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Review: Apple iPhone 7

Hardware Software Wrap-Up Comments  9  

Lock Screen

We've reviewed iOS 10 in depth here. If you're interested to learn about everything that's new in Apple's mobile operating system be sure to check it out. In the review, we speak in detail about the platform's updated, changed, and new features. Below is a less-wordy summary of how things work.

iOS 10 gives iPhone 7 owners plenty of control over the lock screen experience, but managing it takes some patience.

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First, there's a raise-to-wake function. If you pick the iPhone up, the lock screen will wake and reveal your notifications. This is perhaps novel to iPhone owners, but this type of tool has been available on Android handsets for years. Moreover, older iPhones don't have access to raise-to-wake. You can set raise-to-wake on or off to suit your own preferences.

A press of the screen lock button wakes the display and shows you the time. There is no always-on display to show you the time and recent notifications as there is on many Android phones. You can choose which apps are allowed to wake the screen briefly with notifications, and you can dial in just how much information is shared in those notifications. For example, you can elect to light up the screen every time you get a text message and also see the content of those text messages — including image/video previews. That might be a bad idea if you value your privacy or often receive racy messages. Thankfully, you can choose "you have a message"-style notifications instead.

Notifications are all accessed on what I'll call the central lock screen panel. Swipe to the left to access the Today View, which is where you can load up widgets. The widgets include a quick look at your calendar, email, messaging, maps destinations, the weather, stocks, news, and stuff like that. You can activate as few or as many widgets as you wish. You can also access the camera from the lock screen by swiping right.


The other two sets of tools available from the lock screen include the Control Center (swipe up from the bottom) and, yes, the notification shade (swipe down from the top). I dislike that the Control Center is now broken into two panels and is much larger than before. It now takes twice as many clicks to access/control music playback, for example. I also wish you could dismiss notifications en masse, but iOS still only allows you to dismiss notifications on an app-by-app basis.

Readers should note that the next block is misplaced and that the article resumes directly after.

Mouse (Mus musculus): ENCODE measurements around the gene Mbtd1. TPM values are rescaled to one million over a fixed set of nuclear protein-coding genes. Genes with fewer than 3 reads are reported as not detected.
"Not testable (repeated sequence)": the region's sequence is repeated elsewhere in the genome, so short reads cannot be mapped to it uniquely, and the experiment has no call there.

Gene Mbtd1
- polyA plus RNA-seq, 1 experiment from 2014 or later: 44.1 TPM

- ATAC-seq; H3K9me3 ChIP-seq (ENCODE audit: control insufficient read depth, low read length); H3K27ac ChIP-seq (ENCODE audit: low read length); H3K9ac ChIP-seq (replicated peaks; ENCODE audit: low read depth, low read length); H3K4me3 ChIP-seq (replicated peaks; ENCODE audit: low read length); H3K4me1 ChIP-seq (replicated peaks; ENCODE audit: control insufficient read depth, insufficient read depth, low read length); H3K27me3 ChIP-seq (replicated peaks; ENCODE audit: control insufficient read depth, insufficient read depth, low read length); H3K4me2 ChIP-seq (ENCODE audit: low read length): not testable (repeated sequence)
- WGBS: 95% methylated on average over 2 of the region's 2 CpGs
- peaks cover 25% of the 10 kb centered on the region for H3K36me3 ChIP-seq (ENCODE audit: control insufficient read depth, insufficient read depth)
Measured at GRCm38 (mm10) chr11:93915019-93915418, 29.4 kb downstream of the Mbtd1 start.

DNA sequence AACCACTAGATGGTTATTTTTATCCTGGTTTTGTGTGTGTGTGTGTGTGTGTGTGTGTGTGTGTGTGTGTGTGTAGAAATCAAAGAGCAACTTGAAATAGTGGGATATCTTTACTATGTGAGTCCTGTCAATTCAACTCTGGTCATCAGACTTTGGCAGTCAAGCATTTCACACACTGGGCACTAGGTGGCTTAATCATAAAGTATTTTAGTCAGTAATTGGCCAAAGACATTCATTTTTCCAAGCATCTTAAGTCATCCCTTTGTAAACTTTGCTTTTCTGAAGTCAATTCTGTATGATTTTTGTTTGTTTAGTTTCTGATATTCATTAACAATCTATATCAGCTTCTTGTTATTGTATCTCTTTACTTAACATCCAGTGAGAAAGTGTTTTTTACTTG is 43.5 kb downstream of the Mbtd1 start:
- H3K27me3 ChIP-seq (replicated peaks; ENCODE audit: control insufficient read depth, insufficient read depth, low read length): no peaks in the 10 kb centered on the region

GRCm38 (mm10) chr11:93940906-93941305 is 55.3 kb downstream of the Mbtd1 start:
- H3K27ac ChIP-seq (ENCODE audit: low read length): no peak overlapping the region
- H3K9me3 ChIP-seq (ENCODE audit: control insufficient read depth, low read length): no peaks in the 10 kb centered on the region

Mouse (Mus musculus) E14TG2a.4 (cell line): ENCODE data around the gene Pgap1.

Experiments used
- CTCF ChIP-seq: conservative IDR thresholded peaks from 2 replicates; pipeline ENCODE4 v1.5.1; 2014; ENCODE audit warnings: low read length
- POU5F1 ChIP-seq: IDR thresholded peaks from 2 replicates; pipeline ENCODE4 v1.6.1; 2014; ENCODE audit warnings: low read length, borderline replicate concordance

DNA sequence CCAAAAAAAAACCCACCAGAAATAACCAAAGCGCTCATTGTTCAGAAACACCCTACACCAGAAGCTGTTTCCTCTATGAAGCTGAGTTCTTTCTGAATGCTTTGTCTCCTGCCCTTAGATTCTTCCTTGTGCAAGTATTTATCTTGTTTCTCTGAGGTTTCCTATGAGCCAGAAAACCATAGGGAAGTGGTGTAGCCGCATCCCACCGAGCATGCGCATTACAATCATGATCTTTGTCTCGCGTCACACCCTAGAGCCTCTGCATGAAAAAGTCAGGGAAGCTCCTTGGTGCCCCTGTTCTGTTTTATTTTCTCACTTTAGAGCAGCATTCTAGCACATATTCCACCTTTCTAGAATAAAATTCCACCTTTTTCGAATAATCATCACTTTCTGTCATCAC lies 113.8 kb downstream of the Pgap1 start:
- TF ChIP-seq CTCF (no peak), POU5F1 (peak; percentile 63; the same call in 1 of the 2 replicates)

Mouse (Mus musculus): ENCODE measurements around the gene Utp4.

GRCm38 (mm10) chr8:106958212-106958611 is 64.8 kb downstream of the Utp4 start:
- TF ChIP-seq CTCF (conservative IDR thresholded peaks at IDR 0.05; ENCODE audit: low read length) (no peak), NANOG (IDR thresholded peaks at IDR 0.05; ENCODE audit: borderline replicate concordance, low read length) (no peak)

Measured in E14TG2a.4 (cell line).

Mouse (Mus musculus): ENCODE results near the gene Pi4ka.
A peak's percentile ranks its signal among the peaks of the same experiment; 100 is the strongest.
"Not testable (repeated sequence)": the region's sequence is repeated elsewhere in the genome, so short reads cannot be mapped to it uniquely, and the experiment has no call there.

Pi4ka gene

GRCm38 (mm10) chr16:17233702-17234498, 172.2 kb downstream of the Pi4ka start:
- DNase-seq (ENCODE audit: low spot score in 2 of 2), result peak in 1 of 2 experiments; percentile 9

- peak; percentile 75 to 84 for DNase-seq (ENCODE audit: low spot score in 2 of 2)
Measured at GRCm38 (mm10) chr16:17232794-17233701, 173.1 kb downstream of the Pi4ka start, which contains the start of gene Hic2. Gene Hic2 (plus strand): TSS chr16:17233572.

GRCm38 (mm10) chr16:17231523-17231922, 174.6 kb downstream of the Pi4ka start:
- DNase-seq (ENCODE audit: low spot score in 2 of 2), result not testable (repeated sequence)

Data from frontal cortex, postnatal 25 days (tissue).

Last: security. I've already covered how the new home button also includes Touch ID. There's simply no faster way to unlock the phone than your thumbprint. The reader recognizes prints in the blink of an eye. I found it to be very accurate, with little need for second attempts. Alternately, you may choose a standard 4-number PIN, 6-number PIN, or a regular alphanumeric password. These still work fine, but take longer to interact with.

I like that Apple allows you to secure iTunes purchases with Touch ID, but it's high time Apple also allowed iOS users to secure apps and files with Touch ID. That's something for Apple to work on.

Home Screens

Nine years after the debut of iOS 1, the home screens of iOS 10 look and behave in almost the same way.

Home screens accommodate up to 24 apps/folders on each panel. Folders can contain dozens of apps, and you can populate nearly unlimited home screens with apps as long as you don't mind swiping to the right over and over again. The home screen panels don't directly accommodate widgets, but you can access the Today View (which does have widgets) from the main home screen. As always, apps placed on home screen panels still snap up and to the left into a self-forming grid. Four apps of your choice are always accessible from the dock at the bottom of the screen.